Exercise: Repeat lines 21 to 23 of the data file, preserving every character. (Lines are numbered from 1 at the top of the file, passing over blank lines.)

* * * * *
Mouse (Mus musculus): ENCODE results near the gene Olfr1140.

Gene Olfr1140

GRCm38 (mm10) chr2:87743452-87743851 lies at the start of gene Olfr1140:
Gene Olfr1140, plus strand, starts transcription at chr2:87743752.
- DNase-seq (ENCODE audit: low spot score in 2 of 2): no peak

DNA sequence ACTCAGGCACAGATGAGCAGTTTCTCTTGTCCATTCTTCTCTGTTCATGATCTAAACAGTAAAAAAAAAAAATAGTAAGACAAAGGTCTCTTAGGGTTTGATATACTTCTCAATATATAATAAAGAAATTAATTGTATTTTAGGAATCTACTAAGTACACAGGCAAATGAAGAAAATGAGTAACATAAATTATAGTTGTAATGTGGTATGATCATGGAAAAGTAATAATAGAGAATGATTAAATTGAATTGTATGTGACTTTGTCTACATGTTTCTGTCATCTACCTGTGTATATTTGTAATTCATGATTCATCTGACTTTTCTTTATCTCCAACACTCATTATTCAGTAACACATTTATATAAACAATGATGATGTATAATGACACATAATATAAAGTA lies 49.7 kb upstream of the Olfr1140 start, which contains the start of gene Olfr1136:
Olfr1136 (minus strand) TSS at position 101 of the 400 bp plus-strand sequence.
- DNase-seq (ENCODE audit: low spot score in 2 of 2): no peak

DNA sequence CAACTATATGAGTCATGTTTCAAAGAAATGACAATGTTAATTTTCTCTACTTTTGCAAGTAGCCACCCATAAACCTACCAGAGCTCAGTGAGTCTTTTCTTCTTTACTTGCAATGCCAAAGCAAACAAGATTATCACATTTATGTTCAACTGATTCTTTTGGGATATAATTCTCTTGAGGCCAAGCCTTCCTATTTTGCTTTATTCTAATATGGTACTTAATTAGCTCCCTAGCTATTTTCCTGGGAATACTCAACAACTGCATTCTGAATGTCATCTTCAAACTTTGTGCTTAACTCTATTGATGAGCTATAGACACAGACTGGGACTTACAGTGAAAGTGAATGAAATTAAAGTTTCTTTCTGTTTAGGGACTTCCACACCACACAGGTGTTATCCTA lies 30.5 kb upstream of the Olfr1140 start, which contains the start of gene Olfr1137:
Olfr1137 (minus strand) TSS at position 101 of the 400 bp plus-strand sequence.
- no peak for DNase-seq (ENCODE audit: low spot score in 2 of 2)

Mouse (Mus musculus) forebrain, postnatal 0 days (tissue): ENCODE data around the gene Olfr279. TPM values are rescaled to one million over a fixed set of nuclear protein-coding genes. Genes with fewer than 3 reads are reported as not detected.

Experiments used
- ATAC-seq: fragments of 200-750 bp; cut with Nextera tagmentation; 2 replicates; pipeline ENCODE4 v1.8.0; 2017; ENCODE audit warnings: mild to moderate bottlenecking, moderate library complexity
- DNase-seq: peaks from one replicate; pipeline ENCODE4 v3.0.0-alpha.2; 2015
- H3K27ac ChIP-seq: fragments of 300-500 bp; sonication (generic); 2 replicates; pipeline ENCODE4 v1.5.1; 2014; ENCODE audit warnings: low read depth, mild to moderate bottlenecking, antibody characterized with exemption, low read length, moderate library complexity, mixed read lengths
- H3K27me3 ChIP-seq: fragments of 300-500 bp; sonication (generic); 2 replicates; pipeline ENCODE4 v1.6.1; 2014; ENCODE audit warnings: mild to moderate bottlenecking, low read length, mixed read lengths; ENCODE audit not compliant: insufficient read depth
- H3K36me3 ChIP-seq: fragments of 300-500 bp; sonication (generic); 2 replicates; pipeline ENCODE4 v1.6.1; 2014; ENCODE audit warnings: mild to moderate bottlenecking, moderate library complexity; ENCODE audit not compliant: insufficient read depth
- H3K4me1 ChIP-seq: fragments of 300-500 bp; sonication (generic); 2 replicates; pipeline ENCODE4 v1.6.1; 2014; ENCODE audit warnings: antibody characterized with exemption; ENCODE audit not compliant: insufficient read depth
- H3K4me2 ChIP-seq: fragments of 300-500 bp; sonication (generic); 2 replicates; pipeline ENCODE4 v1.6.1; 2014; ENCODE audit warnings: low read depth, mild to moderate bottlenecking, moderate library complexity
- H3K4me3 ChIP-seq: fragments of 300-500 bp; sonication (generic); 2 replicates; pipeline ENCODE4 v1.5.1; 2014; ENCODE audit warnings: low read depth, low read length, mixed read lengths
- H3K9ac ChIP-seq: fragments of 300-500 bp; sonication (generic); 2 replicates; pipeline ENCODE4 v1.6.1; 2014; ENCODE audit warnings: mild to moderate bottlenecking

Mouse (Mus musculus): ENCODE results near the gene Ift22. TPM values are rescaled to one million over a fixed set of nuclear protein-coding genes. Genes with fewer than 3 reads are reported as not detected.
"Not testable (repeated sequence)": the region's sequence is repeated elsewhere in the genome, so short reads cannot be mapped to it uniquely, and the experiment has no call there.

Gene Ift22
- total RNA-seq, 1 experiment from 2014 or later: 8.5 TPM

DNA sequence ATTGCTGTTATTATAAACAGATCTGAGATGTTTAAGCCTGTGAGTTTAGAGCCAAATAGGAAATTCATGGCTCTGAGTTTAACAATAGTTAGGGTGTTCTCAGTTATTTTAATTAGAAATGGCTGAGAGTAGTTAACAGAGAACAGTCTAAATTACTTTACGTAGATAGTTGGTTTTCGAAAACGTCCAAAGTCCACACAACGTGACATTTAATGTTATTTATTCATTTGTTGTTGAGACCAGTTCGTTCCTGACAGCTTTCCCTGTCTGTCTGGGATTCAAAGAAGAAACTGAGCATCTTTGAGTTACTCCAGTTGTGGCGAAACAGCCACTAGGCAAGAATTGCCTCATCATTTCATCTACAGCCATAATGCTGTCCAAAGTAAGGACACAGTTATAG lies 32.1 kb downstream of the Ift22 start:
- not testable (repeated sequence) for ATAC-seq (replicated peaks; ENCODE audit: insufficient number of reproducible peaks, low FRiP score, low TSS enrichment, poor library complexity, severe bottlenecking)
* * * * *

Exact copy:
- H3K4me3 ChIP-seq: fragments of 300-500 bp; sonication (generic); 2 replicates; pipeline ENCODE4 v1.5.1; 2014; ENCODE audit warnings: low read depth, low read length, mixed read lengths
- H3K9ac ChIP-seq: fragments of 300-500 bp; sonication (generic); 2 replicates; pipeline ENCODE4 v1.6.1; 2014; ENCODE audit warnings: mild to moderate bottlenecking

Mouse (Mus musculus): ENCODE results near the gene Ift22. TPM values are rescaled to one million over a fixed set of nuclear protein-coding genes. Genes with fewer than 3 reads are reported as not detected.